Monica Goldson, as interim CEO of the Prince George’s County school system, chats with fifth-graders in September at Tulip Grove Elementary in Bowie. On Tuesday, Goldson was hired to continue in the position. (Marvin Joseph/The Washington Post)

For nearly a year, Monica Goldson led Maryland’s second-largest school system as it rebounded from a string of scandals. She is widely credited for a collaborative style that has helped ease tensions and for a deep commitment to the county where she grew up.

On Tuesday, Goldson was tapped as the system’s official leader — the second woman to hold the job in Prince George’s — a choice that many regard as another move toward stability for a system that needed it.

County Executive Angela D. Alsobrooks (D) announced Goldson’s selection as CEO on Tuesday, saying Goldson made important progress as interim leader, emerged as the best of 20 candidates nationally and was “a clear-cut choice.”

“This was a very easy decision,” Alsobrooks said, calling Goldson “a daughter of Prince George’s County.”

Goldson, 51, is a product of Prince George’s County schools and has spent her career in the Maryland school system. Starting as a math teacher 28 years ago, she rose through the ranks, serving as an assistant principal and principal before moving into higher administrative posts. She became chief operating officer and took over as a deputy superintendent in 2016. Her sons attended county schools; one has graduated.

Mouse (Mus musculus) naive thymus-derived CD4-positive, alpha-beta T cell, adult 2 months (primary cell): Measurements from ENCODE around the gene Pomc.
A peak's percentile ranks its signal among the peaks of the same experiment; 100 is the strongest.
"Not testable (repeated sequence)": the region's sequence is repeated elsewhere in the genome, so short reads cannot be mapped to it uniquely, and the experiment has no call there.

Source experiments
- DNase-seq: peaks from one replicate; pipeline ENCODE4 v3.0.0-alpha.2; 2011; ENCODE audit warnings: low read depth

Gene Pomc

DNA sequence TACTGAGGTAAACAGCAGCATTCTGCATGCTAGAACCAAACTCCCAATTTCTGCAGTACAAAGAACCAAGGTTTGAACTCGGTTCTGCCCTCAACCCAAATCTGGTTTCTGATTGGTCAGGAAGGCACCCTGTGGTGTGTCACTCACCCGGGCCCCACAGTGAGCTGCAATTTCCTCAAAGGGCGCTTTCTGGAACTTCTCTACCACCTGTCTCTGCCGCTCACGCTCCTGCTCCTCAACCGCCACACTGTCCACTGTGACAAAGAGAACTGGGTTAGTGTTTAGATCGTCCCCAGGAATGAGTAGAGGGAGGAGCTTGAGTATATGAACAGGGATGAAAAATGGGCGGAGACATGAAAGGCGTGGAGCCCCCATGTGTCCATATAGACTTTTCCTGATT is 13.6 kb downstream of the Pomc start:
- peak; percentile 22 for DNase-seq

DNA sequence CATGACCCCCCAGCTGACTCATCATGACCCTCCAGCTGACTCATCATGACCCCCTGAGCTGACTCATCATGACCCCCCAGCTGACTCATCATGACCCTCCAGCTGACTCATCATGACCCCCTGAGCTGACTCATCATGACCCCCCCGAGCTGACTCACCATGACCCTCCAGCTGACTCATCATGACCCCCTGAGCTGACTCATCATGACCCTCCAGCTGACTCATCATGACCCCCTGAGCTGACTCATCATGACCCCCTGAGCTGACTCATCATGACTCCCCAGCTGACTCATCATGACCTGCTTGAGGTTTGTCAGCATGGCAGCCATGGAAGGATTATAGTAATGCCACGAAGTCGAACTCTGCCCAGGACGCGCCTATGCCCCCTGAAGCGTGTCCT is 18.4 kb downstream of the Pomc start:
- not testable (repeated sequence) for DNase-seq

“She has a 360-degree view of our system,” Alsobrooks said. But the county executive also called on others in Prince George’s to step up, saying Goldson alone “cannot change the trajectory of this school system. She is not a magician.”

“The success of our schools and our students will depend on our collective efforts,” she said. “This one is on us.”

Goldson’s chance at the helm came last July, after her embattled predecessor, Kevin Maxwell, stepped down amid controversies over large pay raises to aides, a lost federal grant and inflated graduation rates.

Her contract as interim leader, which paid $265,000 a year, ends June 30. The school board is expected to vote on a four-year contract negotiated by its chairman by that date.

“The culture and the atmosphere of the school system have improved so much since she took over,” said Doris Reed, executive director of the Association of Supervisory and Administrative School Personnel, which represents principals and other administrators. “She has really proven herself.”

Goldson, who is the county’s ninth schools chief in 20 years, spoke with emotion Tuesday about her path from teacher to chief executive of the 134,000-student system, which has more than 20,000 employees.

“I never would have thought in my wildest dreams that today would be possible,” she said.

She described priorities that include the district’s lowest-performing schools, the expansion of prekindergarten, mental health support for students and an initiative to help struggling readers in early grades.

She joked that, after the divisiveness that preceded her appointment, she is asked almost everywhere she goes about whether she really gets along with the school board.

“Let it be known, I do,” she said, to laughter.

Goldson was named after a short national search, which started in May.

County officials said they hired a search firm — Hazard, Young, Attea & Associates — that steered candidates to a three-member selection committee formed by Gov. Larry Hogan (R). The county paid the search firm $40,000.

The committee conducted interviews and forwarded three finalists to Alsobrooks, who said she thoroughly interviewed the candidates, including Goldson.